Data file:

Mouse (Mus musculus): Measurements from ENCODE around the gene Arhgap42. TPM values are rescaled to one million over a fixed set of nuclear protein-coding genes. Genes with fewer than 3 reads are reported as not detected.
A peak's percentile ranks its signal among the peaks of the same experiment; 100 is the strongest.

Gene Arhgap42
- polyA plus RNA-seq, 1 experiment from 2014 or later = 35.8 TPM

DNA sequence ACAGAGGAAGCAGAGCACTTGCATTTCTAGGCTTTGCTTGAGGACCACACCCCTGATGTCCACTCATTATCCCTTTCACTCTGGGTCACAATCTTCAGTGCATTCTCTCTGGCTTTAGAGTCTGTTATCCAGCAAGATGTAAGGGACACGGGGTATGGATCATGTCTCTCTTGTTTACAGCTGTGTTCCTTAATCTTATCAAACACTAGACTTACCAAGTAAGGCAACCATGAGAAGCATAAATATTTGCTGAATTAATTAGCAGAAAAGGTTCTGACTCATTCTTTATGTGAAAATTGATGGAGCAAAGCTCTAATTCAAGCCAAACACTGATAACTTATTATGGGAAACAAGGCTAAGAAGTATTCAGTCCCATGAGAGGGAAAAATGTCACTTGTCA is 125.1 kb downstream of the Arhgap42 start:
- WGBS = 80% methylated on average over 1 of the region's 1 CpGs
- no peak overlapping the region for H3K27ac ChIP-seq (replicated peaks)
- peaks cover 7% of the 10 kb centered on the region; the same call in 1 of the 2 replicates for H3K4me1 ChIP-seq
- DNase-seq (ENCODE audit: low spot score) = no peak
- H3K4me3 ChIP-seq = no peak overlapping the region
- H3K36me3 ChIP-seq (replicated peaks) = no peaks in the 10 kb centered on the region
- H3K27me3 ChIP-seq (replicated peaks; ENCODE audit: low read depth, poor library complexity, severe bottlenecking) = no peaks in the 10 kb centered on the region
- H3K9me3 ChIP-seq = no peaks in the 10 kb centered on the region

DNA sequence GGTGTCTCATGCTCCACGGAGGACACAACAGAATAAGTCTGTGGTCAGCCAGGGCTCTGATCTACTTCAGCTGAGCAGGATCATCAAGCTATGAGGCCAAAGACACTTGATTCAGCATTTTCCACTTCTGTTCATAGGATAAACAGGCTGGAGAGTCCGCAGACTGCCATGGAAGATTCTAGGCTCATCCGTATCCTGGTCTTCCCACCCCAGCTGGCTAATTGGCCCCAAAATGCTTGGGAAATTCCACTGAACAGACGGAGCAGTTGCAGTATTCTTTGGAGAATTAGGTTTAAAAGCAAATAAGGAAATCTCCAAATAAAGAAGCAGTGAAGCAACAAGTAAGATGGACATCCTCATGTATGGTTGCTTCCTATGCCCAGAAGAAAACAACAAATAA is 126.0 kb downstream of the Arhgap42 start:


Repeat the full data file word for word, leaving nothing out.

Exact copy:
Mouse (Mus musculus): Measurements from ENCODE around the gene Arhgap42. TPM values are rescaled to one million over a fixed set of nuclear protein-coding genes. Genes with fewer than 3 reads are reported as not detected.
A peak's percentile ranks its signal among the peaks of the same experiment; 100 is the strongest.

Gene Arhgap42
- polyA plus RNA-seq, 1 experiment from 2014 or later = 35.8 TPM

DNA sequence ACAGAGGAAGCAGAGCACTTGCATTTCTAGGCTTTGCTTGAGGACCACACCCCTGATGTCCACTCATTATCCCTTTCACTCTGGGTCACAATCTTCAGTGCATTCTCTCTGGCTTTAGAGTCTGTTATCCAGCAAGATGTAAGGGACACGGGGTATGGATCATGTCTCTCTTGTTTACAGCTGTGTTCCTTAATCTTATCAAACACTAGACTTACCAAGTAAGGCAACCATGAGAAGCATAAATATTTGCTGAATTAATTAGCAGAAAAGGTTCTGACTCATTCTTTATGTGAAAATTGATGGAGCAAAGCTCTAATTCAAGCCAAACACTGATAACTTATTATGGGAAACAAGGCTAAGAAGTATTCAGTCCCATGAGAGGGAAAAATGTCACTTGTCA is 125.1 kb downstream of the Arhgap42 start:
- WGBS = 80% methylated on average over 1 of the region's 1 CpGs
- no peak overlapping the region for H3K27ac ChIP-seq (replicated peaks)
- peaks cover 7% of the 10 kb centered on the region; the same call in 1 of the 2 replicates for H3K4me1 ChIP-seq
- DNase-seq (ENCODE audit: low spot score) = no peak
- H3K4me3 ChIP-seq = no peak overlapping the region
- H3K36me3 ChIP-seq (replicated peaks) = no peaks in the 10 kb centered on the region
- H3K27me3 ChIP-seq (replicated peaks; ENCODE audit: low read depth, poor library complexity, severe bottlenecking) = no peaks in the 10 kb centered on the region
- H3K9me3 ChIP-seq = no peaks in the 10 kb centered on the region

DNA sequence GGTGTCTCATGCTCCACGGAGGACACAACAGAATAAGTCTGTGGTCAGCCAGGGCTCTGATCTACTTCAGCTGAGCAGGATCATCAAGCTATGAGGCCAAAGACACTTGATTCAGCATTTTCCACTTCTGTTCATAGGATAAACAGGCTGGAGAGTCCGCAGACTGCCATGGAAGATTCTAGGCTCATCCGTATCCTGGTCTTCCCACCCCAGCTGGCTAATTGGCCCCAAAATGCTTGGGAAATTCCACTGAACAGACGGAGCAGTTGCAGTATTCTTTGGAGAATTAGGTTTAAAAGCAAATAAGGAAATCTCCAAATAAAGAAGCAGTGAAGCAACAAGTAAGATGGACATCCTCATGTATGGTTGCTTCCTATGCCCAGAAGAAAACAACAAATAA is 126.0 kb downstream of the Arhgap42 start: